Daylight Saving Time is about to end. Prepare for your second 1am. I do wish that the US would get rid of the whole Daylight Savings Time nonsense, but I suspect that kinda falls into the same realm of likelihood as getting people to use ISO8601 timestamps and [SI units] (http://en.wikipedia.org/wiki/International_System_of_Units).
Why am I against Daylight Saving Time existing at all?
The more you know.
Bruce Schneier on TSA absurdity: "A terrorist attack cannot possibly destroy our contry's way of life; it's only our reaction to that attack that can do that kind of damage." I have the utmost respect for Schneier, one of the most eminent security experts in the world. I think he's completely right.
Schneier hits on a very interesting problem: that when something negative happens, everyone wants something do be done about it. They want to see responsive action being taken. I'd like to make a case for the argument that that's not always the right response to the problem. (I'm not going to try to defend it for the specific case of terrorism; Schneier does a fine job of that.)
Why not? The existence of a problem means that something should have been handled differently, right? Perhaps, for a given case, something could have been done differently to avoid the mistake. The question is: at what cost? The concept of diminishing returns (as well as the impossibility of perfection) applies to a great many fields. The most correct or efficient action could be to take no action at all. While a great many failures would benefit from corrective action, I think people too often get so caught up in the iterative refinement process that they stop thinking about the efficacy of continued effort. In the end, some things are going to break. Accidents will happen. Deal.
An analogy to computer science is the concept of system reliability through component failure. Redundant components can reduce the risk of losing system operability, but everything is expressed in terms of Mean Time To Failure and Mean Time To Data Loss. We know that eventually, redundancy efforts be damned, stuff is going to break. We can extend that time to an acceptable level. And then we operate with that accepted risk. Another parallel is the concept of servicability - rather than trying to completely prevent failure (which is extraordinarily costly), we design systems that can cope with failure, and have failed components replaced even while the system remains online. It's not perfect, but it's more efficient than trying to solve the problem in the wrong manner.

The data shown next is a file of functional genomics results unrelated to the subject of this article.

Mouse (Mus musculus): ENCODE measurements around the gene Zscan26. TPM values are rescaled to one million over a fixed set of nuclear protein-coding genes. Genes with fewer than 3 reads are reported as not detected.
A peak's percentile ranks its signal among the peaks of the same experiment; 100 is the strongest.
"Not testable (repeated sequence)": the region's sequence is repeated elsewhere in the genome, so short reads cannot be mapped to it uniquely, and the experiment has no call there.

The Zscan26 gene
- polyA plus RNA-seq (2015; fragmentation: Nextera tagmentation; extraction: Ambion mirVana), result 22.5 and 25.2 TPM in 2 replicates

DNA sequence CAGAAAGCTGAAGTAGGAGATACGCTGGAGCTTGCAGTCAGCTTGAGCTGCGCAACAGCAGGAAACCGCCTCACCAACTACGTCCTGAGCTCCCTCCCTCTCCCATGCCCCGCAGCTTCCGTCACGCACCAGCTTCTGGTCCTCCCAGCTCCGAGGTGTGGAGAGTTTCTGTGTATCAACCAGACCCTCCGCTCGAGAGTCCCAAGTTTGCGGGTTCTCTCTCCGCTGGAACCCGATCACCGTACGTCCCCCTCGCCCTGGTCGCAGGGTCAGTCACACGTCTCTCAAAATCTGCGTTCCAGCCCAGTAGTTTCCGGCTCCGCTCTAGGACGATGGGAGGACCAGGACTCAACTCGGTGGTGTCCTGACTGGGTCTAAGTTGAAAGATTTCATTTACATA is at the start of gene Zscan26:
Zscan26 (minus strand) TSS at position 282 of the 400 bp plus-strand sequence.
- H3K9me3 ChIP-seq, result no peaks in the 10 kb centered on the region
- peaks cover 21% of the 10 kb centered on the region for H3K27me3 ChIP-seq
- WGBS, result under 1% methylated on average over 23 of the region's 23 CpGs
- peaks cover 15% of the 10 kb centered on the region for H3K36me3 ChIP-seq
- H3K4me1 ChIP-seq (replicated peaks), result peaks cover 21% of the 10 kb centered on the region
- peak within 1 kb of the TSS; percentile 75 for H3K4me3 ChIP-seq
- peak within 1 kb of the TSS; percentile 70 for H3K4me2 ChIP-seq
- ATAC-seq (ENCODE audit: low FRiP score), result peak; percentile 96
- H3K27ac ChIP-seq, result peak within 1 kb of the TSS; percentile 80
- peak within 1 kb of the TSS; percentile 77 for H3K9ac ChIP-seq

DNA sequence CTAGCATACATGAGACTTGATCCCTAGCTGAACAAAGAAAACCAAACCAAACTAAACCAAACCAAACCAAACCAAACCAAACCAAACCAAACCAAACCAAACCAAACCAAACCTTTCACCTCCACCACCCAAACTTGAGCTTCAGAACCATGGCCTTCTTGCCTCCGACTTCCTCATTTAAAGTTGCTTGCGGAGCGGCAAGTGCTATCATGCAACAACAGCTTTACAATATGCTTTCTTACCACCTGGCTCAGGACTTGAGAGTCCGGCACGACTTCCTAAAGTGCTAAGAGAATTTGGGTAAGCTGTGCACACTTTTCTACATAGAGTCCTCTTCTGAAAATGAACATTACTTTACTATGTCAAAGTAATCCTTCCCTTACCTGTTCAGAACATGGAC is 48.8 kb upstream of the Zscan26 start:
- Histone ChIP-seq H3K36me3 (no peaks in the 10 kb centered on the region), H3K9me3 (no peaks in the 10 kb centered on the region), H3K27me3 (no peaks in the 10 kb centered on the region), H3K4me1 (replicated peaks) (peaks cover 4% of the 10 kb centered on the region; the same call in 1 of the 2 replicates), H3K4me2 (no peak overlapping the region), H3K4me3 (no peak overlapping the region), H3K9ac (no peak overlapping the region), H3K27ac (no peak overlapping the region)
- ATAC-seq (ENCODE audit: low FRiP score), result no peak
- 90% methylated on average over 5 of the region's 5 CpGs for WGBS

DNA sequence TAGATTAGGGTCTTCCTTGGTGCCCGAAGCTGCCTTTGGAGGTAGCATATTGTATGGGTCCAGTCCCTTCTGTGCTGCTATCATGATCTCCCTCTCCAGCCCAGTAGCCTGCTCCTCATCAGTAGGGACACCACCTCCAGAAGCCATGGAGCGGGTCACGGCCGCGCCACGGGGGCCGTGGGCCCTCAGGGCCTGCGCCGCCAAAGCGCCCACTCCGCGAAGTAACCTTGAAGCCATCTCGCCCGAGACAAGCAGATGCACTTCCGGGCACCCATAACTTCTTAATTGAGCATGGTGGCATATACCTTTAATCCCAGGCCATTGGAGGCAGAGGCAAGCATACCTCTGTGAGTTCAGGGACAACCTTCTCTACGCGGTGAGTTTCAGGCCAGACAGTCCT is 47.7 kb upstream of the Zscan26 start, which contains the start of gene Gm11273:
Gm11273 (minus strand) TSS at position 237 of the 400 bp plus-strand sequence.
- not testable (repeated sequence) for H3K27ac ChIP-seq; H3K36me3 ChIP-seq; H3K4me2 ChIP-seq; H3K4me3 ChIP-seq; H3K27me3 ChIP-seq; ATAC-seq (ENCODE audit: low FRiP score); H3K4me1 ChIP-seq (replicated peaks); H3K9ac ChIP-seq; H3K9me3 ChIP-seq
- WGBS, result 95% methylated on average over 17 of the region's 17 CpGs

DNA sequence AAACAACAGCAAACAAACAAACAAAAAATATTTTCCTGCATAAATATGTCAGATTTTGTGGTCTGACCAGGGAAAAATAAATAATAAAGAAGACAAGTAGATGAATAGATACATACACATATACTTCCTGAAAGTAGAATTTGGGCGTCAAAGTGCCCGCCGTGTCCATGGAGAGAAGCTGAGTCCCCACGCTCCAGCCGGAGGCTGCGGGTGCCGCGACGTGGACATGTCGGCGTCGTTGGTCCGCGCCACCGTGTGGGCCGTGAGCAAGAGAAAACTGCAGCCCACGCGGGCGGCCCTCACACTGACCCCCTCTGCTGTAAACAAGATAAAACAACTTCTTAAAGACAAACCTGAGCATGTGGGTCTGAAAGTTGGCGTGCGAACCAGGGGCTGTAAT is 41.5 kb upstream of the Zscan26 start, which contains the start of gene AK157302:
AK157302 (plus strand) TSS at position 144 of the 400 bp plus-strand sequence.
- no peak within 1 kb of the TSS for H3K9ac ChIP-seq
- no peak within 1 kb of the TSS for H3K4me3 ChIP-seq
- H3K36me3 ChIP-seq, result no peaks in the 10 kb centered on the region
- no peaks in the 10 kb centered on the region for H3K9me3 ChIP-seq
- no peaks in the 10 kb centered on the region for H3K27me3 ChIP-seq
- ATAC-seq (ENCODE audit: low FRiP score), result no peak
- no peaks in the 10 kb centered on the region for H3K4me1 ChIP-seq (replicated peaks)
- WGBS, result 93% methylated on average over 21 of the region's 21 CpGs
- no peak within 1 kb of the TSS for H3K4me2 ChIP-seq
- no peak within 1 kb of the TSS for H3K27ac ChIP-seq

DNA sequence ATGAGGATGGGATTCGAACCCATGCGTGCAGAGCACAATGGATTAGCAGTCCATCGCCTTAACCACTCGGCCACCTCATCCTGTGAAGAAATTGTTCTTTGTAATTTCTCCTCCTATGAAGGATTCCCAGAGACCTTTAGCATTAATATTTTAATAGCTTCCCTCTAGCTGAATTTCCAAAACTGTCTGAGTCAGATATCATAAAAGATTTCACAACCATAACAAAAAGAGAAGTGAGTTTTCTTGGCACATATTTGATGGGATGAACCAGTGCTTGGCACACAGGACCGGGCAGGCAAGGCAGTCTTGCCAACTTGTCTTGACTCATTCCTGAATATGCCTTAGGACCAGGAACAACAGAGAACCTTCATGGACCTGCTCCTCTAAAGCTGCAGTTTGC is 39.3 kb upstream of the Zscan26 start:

Another important point is that due to our human irrationality, we are extraordinarily poor at gauging when we should be taking such action. (Can you tell that I can't get enough of Dan Ariely's work?) When people suffer the consequences of a failure, they lose trust in a system that they assumed would protect them from such failures. Perhaps this is an issue of how we present these systems to the public - it's a great marketing ploy to show off some technology as "risk-free," or "guaranteeing safety." It's wildly comforting to our ears, and readily opens our wallets, but these terms come back to haunt us when the claims in question are shown to be false. People lose the faith they had in a system they were convinced was perfect - and then they want to see that system modified so that it is perfect, so they can have that faith back. The problem is the premise: the expectation that a system or service or product will be without fault is flawed, but our society has come to accept it as fact. False advertising has long effects.
In summary: yes, many failures deserve action to prevent future failures of the same type, but we seek such action more often than is wise.